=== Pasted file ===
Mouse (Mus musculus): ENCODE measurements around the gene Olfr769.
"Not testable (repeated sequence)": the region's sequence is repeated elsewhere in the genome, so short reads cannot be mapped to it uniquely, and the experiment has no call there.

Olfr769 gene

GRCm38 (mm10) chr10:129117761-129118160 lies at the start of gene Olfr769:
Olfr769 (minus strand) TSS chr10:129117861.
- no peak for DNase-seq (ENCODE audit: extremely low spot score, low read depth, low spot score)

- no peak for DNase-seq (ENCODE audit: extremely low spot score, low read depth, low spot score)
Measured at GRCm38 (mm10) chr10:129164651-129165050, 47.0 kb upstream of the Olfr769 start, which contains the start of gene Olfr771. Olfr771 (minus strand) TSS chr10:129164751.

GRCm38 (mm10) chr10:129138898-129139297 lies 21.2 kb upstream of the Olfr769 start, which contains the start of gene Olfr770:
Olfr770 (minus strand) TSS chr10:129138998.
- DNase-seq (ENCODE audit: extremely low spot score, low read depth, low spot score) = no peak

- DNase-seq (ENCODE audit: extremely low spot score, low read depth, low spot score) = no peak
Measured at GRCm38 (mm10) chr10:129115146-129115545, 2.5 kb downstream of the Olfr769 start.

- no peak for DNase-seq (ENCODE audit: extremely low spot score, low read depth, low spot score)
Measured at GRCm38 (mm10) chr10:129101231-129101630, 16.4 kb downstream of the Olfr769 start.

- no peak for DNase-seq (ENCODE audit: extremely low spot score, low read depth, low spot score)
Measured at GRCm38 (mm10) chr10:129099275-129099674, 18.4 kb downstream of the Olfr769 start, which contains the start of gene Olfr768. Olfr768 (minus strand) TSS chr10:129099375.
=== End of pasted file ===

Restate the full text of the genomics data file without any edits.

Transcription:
Mouse (Mus musculus): ENCODE measurements around the gene Olfr769.
"Not testable (repeated sequence)": the region's sequence is repeated elsewhere in the genome, so short reads cannot be mapped to it uniquely, and the experiment has no call there.

Olfr769 gene

GRCm38 (mm10) chr10:129117761-129118160 lies at the start of gene Olfr769:
Olfr769 (minus strand) TSS chr10:129117861.
- no peak for DNase-seq (ENCODE audit: extremely low spot score, low read depth, low spot score)

- no peak for DNase-seq (ENCODE audit: extremely low spot score, low read depth, low spot score)
Measured at GRCm38 (mm10) chr10:129164651-129165050, 47.0 kb upstream of the Olfr769 start, which contains the start of gene Olfr771. Olfr771 (minus strand) TSS chr10:129164751.

GRCm38 (mm10) chr10:129138898-129139297 lies 21.2 kb upstream of the Olfr769 start, which contains the start of gene Olfr770:
Olfr770 (minus strand) TSS chr10:129138998.
- DNase-seq (ENCODE audit: extremely low spot score, low read depth, low spot score) = no peak

- DNase-seq (ENCODE audit: extremely low spot score, low read depth, low spot score) = no peak
Measured at GRCm38 (mm10) chr10:129115146-129115545, 2.5 kb downstream of the Olfr769 start.

- no peak for DNase-seq (ENCODE audit: extremely low spot score, low read depth, low spot score)
Measured at GRCm38 (mm10) chr10:129101231-129101630, 16.4 kb downstream of the Olfr769 start.

- no peak for DNase-seq (ENCODE audit: extremely low spot score, low read depth, low spot score)
Measured at GRCm38 (mm10) chr10:129099275-129099674, 18.4 kb downstream of the Olfr769 start, which contains the start of gene Olfr768. Olfr768 (minus strand) TSS chr10:129099375.